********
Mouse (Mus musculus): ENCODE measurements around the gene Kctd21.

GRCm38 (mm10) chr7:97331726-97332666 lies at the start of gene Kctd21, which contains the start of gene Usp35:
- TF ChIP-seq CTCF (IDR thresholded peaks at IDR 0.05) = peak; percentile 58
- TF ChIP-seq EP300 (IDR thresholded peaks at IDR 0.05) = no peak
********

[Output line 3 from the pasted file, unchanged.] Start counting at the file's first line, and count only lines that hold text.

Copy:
- TF ChIP-seq CTCF (IDR thresholded peaks at IDR 0.05) = peak; percentile 58